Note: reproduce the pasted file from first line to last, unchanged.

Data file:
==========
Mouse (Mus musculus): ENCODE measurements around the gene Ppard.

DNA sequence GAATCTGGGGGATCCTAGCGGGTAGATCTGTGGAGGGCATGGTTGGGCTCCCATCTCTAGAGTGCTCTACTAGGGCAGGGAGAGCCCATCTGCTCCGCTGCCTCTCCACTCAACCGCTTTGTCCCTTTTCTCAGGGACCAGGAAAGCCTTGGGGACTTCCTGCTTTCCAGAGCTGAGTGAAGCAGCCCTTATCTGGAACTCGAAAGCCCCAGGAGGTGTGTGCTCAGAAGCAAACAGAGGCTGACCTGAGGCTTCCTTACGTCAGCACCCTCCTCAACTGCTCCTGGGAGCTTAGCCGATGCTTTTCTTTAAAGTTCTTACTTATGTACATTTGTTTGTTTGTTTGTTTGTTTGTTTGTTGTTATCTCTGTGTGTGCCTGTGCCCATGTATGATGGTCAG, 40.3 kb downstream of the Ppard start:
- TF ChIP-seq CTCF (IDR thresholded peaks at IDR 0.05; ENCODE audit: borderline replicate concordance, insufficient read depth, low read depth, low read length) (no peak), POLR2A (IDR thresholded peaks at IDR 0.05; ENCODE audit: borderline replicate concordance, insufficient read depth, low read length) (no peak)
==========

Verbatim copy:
Mouse (Mus musculus): ENCODE measurements around the gene Ppard.

DNA sequence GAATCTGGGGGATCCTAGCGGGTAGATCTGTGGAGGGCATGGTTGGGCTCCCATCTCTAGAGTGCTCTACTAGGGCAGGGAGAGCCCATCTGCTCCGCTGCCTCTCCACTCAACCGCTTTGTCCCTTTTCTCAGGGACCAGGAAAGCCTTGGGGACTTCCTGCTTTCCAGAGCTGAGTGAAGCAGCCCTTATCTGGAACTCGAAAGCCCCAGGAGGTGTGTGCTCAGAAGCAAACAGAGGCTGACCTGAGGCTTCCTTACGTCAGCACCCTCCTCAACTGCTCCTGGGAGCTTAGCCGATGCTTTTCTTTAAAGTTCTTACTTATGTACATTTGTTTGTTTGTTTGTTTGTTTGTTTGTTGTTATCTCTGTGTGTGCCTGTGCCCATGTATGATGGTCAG, 40.3 kb downstream of the Ppard start:
- TF ChIP-seq CTCF (IDR thresholded peaks at IDR 0.05; ENCODE audit: borderline replicate concordance, insufficient read depth, low read depth, low read length) (no peak), POLR2A (IDR thresholded peaks at IDR 0.05; ENCODE audit: borderline replicate concordance, insufficient read depth, low read length) (no peak)